I accidentally stumbled on this series when I read Shadow Study. I was enchanted with the world building and most particularly Yelena. I promised myself that I would go back and read the three earlier books in the series which are referenced in these books, but, unfortunately, while that hasn’t happened yet, I feel fortunate to move forward with Valek and Yelena as they uncover a dastardly plot that threatens all they hold dear.
This is a cute contemporary small-town romance. Lindsey arrives in town to set up a heritage museum in Thistle Bend, Colorado, where her role puts her smack dab in the middle of a feud between the Crenshaws and Karlssons, who both want her to represent history in their favor. It turns out that she is also not quite unbiased, since the Karlssons are not only distant relatives but they’ve also helped her land this job. As she goes about settling down, meeting the locals and making friends, will she get the chance to find the truth or will her loyalties to the Karlssons get in the way of her growing romance with Carden Crenshaw?
I read this book some months ago. I put off writing my review because I just wasn’t sure what I thought and felt about the story at that time. I’m still conflicted to a point, mostly because, I guess, this just isn’t the story I imagined for Lou after Will. I realize it was Ms. Moyes’ story to tell, but of all the ideas I could have imagined her giving readers as a followup, this concept didn’t even enter the stratosphere for me.
Binge television series watching seems to be the thing to do these days. As I watch very little TV these days, I’ve been doing some binge reading instead. When reading a series of books, I read them all, one after the other. Sometimes this works and sometimes you notice the characters are all too similar.
In the case of Lia Riley and the Brightwater Series, it works very well.
I don’t think I ever watched a complete episode of Clarissa Explains It All, since it aired in the years when I only had access to terrestrial/non-cable TV, but I must have seen trailers for it since some of the iconic scenes referenced in this book feel very familiar. TV tie-in books for long defunct shows are nothing new for me (I have friends who wrote Dr Who novels in the decades it was off air, for a start), but it takes a remarkably skilled author to both appeal to that show’s nostalgic former audience and collect new fans – all while working in a very different medium to the original series. It may help that the author in this case is also the show’s creator.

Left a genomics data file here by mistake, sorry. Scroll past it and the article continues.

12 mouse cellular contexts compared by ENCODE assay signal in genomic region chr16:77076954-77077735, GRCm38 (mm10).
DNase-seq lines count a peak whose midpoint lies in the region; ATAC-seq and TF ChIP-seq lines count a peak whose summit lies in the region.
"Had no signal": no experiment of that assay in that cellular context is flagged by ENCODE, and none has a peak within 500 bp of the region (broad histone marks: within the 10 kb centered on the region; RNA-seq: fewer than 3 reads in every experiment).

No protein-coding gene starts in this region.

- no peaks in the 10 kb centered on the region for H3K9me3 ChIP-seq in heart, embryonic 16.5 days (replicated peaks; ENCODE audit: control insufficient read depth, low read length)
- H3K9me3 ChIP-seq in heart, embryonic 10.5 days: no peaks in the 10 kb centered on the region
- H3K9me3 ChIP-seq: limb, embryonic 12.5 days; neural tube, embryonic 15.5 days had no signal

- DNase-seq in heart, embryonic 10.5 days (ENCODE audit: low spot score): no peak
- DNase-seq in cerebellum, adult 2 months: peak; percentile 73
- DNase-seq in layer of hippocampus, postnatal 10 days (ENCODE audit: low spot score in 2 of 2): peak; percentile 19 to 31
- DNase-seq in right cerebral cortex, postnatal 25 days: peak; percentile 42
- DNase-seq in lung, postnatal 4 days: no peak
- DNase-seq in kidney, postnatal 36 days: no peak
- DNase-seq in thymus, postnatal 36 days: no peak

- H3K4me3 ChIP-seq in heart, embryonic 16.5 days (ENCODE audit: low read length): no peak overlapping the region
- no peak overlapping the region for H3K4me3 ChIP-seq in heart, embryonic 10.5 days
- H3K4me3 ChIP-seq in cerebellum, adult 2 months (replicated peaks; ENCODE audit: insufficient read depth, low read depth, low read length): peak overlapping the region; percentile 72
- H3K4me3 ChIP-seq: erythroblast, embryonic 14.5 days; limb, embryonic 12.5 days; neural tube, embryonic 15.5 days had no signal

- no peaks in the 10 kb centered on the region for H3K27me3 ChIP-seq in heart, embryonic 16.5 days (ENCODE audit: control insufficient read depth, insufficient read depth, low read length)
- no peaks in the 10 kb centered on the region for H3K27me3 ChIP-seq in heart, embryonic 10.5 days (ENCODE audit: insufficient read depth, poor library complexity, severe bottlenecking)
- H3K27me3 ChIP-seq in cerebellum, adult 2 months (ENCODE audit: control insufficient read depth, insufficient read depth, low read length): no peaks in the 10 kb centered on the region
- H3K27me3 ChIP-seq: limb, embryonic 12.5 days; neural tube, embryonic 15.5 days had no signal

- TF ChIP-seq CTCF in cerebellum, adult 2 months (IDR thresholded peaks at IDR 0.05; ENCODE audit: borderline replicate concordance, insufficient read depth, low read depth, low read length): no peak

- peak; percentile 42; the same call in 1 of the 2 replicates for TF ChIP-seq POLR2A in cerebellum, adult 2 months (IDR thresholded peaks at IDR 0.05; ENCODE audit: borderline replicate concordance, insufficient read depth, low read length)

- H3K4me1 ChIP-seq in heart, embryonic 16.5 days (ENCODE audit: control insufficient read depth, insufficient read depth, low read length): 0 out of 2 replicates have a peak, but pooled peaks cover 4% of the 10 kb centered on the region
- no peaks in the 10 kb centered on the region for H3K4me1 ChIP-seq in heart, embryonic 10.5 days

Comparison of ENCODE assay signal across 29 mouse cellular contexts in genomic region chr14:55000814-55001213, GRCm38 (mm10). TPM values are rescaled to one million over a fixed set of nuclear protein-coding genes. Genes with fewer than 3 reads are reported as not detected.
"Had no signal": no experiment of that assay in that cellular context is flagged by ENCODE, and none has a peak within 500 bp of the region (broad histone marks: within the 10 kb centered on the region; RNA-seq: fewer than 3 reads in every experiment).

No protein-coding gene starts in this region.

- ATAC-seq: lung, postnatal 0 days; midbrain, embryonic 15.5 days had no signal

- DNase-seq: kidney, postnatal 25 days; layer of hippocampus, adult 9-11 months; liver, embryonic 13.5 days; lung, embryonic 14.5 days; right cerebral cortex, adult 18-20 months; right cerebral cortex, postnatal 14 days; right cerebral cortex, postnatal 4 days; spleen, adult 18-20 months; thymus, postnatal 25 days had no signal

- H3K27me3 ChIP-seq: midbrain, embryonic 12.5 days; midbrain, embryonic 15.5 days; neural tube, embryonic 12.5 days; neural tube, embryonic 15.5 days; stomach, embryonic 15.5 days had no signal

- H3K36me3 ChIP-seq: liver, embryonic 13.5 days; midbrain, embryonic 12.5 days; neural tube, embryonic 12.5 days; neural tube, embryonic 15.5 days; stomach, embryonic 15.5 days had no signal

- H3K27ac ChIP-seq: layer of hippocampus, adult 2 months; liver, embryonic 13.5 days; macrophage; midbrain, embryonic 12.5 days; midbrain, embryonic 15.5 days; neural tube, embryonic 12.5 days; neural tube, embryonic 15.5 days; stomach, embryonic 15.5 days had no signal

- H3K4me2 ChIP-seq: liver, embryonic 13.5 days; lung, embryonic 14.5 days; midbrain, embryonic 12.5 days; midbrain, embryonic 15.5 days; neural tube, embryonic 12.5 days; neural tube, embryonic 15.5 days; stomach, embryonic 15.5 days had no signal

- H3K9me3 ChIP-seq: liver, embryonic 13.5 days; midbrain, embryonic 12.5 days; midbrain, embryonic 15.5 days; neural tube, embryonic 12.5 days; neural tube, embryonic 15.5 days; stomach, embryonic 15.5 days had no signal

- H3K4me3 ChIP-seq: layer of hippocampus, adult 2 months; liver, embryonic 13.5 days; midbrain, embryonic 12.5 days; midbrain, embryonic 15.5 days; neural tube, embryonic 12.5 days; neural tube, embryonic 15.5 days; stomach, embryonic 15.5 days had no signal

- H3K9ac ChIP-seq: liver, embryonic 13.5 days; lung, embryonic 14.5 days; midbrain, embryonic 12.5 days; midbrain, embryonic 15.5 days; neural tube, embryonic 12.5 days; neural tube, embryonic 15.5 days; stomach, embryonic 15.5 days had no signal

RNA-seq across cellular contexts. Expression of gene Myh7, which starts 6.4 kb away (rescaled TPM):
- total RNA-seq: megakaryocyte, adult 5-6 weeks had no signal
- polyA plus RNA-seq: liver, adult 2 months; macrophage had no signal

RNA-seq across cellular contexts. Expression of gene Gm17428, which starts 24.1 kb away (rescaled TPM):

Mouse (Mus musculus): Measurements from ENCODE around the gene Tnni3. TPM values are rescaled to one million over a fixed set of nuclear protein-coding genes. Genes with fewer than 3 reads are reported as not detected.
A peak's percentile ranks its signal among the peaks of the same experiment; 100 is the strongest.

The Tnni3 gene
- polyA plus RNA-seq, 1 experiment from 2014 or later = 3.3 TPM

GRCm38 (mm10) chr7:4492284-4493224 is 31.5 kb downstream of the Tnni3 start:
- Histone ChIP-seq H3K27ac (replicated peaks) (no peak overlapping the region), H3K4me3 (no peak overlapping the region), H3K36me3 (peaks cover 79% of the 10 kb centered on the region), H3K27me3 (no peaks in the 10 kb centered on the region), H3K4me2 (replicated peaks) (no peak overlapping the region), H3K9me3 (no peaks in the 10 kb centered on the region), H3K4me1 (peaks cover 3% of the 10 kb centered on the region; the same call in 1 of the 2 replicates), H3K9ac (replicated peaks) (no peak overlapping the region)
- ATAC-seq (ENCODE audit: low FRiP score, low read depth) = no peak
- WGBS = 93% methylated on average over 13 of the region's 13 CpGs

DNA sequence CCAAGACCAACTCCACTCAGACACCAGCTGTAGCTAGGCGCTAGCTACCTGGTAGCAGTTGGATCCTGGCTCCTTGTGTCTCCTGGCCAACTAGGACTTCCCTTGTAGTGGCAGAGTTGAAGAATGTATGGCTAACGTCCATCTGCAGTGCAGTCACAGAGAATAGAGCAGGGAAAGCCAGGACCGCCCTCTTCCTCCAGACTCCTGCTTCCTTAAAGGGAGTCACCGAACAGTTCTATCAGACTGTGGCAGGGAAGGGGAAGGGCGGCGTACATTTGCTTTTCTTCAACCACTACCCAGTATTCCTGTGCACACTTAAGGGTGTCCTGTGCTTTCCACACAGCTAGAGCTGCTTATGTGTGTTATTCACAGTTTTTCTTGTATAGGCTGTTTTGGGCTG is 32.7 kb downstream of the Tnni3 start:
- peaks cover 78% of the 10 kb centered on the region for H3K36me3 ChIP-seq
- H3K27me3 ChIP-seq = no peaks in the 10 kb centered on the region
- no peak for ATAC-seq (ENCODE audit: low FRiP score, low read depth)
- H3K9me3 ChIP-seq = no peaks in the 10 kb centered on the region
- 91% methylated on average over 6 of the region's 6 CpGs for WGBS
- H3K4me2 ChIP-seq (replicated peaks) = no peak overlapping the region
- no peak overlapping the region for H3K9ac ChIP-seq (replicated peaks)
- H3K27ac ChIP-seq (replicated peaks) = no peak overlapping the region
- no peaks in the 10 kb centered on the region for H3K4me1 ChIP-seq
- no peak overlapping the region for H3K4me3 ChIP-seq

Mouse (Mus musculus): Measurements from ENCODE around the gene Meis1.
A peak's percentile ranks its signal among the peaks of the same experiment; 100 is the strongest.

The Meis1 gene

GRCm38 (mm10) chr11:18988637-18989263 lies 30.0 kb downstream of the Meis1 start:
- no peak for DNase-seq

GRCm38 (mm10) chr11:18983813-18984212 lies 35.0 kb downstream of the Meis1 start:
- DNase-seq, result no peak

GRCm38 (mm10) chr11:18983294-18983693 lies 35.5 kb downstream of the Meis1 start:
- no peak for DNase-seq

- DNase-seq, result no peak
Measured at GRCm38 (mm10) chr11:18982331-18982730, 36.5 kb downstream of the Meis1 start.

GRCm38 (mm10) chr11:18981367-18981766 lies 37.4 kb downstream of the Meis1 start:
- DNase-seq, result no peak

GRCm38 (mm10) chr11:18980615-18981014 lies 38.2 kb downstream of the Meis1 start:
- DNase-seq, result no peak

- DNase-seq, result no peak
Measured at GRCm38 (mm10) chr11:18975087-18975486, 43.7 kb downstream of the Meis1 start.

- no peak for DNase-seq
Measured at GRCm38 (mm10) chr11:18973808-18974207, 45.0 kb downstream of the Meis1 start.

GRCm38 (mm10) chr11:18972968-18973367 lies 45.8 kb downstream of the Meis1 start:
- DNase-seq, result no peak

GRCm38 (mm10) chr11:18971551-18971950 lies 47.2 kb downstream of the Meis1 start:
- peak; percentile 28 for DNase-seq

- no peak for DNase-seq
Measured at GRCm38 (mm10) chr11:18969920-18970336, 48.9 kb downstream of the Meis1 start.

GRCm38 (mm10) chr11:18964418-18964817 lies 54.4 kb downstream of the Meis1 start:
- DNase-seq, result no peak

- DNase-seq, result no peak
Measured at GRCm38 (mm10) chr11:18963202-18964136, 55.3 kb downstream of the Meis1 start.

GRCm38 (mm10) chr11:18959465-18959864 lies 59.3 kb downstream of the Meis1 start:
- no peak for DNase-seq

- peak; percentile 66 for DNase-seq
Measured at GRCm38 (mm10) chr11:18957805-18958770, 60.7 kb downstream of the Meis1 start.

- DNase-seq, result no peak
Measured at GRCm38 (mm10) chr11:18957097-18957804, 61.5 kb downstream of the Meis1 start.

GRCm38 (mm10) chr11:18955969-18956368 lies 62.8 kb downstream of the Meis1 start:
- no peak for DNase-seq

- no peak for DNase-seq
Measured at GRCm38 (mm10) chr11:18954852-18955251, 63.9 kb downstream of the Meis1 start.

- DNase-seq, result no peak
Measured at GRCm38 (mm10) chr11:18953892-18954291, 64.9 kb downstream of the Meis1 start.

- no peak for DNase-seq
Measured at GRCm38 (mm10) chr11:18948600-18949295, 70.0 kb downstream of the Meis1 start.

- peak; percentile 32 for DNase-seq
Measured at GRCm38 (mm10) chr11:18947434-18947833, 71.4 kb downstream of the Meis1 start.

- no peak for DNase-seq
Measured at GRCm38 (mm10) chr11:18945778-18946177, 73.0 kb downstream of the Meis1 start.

This book was a MUST READ for me, given that I spent a lot early years in my career working in Hollywood. Certainly a behind-the-scenes look into one of the epic movies of our times, written by an author whose writing I enjoy, only added to the allure.
Stevie‘s review of A Lady’s Guide to Ruin (The Birch Hall Romance Series, Book 1) by Kathleen Kimmel
Historical Romance published by Berkley 01 Dec 15
I’m a sucker for mistaken identity capers, although they often rely on a suspension of disbelief: either early on when the reader is expected to go along with the idea that none of the main characters know the difference between the imposter and the person they’re pretending to be, or towards the end of the story when we discover there’s a secret reason why these two apparently unrelated characters look so similar. In the case of this book, I was particularly intrigued by the imposter having escaped from Bedlam, so I took my chances with a brand new author.
As much as I love reading a tortured hero, I also love a man who is too good to be true. Thus is Barney Sterling, deputy sheriff in Mystic Creek. When he commits, he commits big, and he stole my heart with every word and deed.
Ms. Ivy is my go-to author for paranormal and supernatural stories, so I was pleasantly surprised with this new series. Five men bonded together in a Taliban prison under the harshest of conditions. Back stateside while they each deal with their memories and scars in their own unique way, they definitely live the motto “one for all and all for one,” as is amply demonstrated in this book. Readers fear not, this story is not completely vanilla, since the author builds in some interesting psychic elements that assure her reputation as queen of paranormal remains intact.
Sandy M’s review of The Splendor of Ordinary Days (Watervalley, Book 3) by Jeff High
Contemporary Fiction published by NAL 6 Oct 15
I didn’t realize I’d missed visiting the folks of Watervalley, Tennessee, until I received this third book in the series to read and review. I’ve loved Dr. Luke Bradford from the beginning and have such fun living his new experiences in small-town America with him. I’ve come to love his quirky neighbors as much as he has.